confidence reposed upon him.16 Therefore, a lawyer’s neglect of a legal matter entrusted to him by his client
constitutes inexcusable negligence for which he must be held administratively liable,17 as in this case.

Furthermore, respondent violated Rules 16.01 and 16.03, Canon 16 of the CPR when he failed to refund the amount
of ₱350,000.00 that complainant paid him, viz.:

CANON 16 – A LAWYER SHALL HOLD IN TRUST ALL MONEYS AND PROPERTIES OF HIS CLIENTTHAT MAY
COME INTO HIS POSSESSION.

Rule 16.01 – A lawyer shall account for all money or property collected or received for or from the client.

xxxx

Rule 16.03 – A lawyer shall deliver the funds and property of his client when due or upon demand. x x x.

Verily, the relationship between a lawyer and his client is highly fiduciary and prescribes on a lawyer a great fidelity
and good faith.18 The highly fiduciary nature of this relationship imposes upon the lawyer the duty to account for the
money or property collected or received for or from his client.19 Thus, a lawyer’s failure to return upon demand the
funds held by him on behalf of his client, as in this case, gives rise to the presumption that he has appropriated the
same for his own use in violation of the trust reposed in him by his client. Such act is a gross violation of general
morality as well as of professional ethics.20

Anent the proper penalty for respondent’s acts, jurisprudence provides that in similar cases where lawyers
neglected their client’s affairs and, at the same time, failed to return the latter’s money and/or property despite
demand, the Court imposed upon them the penalty of suspension from the practice of law. In Segovia-Ribaya v.
Lawsin,21 the Court suspended the lawyer for a period of one (1) year for his failure to perform his undertaking under
his retainership agreement with his client and to return the money given to him by the latter. Also, in Jinon v. Jiz,22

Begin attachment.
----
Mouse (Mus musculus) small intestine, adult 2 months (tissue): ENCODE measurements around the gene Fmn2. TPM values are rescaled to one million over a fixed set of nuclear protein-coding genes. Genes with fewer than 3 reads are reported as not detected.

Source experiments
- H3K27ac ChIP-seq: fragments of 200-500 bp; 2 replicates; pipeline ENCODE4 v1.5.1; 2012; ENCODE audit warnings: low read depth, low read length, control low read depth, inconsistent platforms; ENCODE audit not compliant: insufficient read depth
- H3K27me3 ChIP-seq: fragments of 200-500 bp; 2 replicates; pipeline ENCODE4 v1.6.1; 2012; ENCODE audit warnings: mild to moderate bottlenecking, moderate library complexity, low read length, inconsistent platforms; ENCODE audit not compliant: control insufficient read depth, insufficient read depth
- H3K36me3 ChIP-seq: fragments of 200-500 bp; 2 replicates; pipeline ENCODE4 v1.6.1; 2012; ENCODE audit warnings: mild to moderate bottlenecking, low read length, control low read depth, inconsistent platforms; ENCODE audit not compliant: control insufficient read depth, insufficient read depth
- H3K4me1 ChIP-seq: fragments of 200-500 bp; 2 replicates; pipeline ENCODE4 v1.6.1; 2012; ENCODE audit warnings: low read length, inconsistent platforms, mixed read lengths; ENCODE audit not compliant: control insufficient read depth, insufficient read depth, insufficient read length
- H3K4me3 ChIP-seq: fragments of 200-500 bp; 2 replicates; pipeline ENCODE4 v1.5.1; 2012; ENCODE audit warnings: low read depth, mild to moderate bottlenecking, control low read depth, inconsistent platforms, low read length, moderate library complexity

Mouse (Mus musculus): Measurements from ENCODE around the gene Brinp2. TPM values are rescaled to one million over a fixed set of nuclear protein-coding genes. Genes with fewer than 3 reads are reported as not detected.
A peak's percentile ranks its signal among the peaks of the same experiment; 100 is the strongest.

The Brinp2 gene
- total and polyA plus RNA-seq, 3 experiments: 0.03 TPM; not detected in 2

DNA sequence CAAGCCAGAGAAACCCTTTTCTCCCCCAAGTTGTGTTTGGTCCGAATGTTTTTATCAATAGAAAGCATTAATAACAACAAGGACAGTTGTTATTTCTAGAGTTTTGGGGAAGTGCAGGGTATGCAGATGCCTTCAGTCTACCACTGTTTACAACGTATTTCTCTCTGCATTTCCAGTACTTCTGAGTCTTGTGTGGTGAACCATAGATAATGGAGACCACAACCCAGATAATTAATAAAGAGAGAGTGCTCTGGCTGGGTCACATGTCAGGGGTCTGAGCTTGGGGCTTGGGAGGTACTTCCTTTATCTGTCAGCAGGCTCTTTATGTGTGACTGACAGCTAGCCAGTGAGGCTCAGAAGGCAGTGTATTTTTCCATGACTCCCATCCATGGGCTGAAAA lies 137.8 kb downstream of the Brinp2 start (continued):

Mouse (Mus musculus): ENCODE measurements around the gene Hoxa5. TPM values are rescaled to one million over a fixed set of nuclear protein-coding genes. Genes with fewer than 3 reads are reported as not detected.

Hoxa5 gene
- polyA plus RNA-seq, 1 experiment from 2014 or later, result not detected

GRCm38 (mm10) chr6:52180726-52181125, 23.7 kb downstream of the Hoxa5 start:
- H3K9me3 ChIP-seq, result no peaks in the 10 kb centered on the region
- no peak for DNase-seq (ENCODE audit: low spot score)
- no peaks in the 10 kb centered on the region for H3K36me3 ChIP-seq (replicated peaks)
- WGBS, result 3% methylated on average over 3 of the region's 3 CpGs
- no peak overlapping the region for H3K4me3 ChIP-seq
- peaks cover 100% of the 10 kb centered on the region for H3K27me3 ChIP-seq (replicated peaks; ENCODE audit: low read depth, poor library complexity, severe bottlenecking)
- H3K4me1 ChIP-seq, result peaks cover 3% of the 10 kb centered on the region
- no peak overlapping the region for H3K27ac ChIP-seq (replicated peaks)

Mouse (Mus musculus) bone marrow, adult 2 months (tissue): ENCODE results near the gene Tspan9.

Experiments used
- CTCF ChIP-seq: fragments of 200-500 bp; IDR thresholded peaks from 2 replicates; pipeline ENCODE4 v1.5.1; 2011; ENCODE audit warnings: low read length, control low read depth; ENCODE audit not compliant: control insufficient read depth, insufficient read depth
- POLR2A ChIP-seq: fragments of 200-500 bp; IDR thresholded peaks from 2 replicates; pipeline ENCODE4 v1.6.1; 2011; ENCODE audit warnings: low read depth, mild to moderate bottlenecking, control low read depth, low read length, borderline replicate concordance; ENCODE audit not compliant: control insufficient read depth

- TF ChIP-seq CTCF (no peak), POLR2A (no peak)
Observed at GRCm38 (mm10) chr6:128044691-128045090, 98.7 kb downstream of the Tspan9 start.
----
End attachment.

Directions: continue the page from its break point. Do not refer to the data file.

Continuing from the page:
the Court suspended the lawyer for a period of two (2) years for his failure to return the amount his client gave him
for his legal services which he never performed. In this case, not only did respondent fail to facilitate the issuance of
complainant’s US visa and return her money, he likewise committed deceitful acts in misrepresenting himself as an
immigration lawyer, resulting in undue prejudice to his client. Under these circumstances, a graver penalty should be
imposed upon him. In view of the foregoing, the Court deems it appropriate to increase the period of suspension
from the practice of law of respondent from six (6) months, as recommended by the IBP, to two (2) years.

Finally, the Court sustains the IBP's recommendation ordering respondent to return the amount of ₱350,000.00 he
received from complainant as downpayment. It is well to note that "while the Court has previously held that
disciplinary proceedings should only revolve around the determination of the respondent-lawyer's administrative and
not his civil liability, it must be clarified that this rule remains applicable only to claimed liabilities which are purely
civil in nature - for instance, when the claim involves moneys received by the lawyer from his client in a transaction
separate and distinct [from] and not intrinsically linked to his professional engagement."23 Hence, since respondent
received the aforesaid amount as part of his legal fees, the Court finds the return thereof to be in order.